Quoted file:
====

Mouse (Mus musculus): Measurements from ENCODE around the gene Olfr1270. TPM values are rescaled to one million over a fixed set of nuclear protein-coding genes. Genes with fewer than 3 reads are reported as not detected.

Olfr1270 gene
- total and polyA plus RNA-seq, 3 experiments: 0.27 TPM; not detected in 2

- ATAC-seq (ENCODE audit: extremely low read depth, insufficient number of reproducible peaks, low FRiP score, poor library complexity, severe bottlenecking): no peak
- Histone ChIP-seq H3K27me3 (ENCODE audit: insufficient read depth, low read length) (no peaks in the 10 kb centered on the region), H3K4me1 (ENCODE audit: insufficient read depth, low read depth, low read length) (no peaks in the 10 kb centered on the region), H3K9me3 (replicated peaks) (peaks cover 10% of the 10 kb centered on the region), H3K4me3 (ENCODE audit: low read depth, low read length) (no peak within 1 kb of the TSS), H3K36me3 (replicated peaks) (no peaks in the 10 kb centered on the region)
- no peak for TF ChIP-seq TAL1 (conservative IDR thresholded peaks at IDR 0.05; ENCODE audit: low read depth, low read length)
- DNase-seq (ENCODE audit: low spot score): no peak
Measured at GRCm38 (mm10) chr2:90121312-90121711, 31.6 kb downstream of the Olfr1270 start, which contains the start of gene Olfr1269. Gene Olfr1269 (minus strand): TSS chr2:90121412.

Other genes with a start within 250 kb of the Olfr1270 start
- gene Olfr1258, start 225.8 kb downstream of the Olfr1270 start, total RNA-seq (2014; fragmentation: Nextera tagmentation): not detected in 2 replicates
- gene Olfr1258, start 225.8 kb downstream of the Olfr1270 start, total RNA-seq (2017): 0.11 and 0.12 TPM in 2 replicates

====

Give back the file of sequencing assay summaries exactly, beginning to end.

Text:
Mouse (Mus musculus): Measurements from ENCODE around the gene Olfr1270. TPM values are rescaled to one million over a fixed set of nuclear protein-coding genes. Genes with fewer than 3 reads are reported as not detected.

Olfr1270 gene
- total and polyA plus RNA-seq, 3 experiments: 0.27 TPM; not detected in 2

- ATAC-seq (ENCODE audit: extremely low read depth, insufficient number of reproducible peaks, low FRiP score, poor library complexity, severe bottlenecking): no peak
- Histone ChIP-seq H3K27me3 (ENCODE audit: insufficient read depth, low read length) (no peaks in the 10 kb centered on the region), H3K4me1 (ENCODE audit: insufficient read depth, low read depth, low read length) (no peaks in the 10 kb centered on the region), H3K9me3 (replicated peaks) (peaks cover 10% of the 10 kb centered on the region), H3K4me3 (ENCODE audit: low read depth, low read length) (no peak within 1 kb of the TSS), H3K36me3 (replicated peaks) (no peaks in the 10 kb centered on the region)
- no peak for TF ChIP-seq TAL1 (conservative IDR thresholded peaks at IDR 0.05; ENCODE audit: low read depth, low read length)
- DNase-seq (ENCODE audit: low spot score): no peak
Measured at GRCm38 (mm10) chr2:90121312-90121711, 31.6 kb downstream of the Olfr1270 start, which contains the start of gene Olfr1269. Gene Olfr1269 (minus strand): TSS chr2:90121412.

Other genes with a start within 250 kb of the Olfr1270 start
- gene Olfr1258, start 225.8 kb downstream of the Olfr1270 start, total RNA-seq (2014; fragmentation: Nextera tagmentation): not detected in 2 replicates
- gene Olfr1258, start 225.8 kb downstream of the Olfr1270 start, total RNA-seq (2017): 0.11 and 0.12 TPM in 2 replicates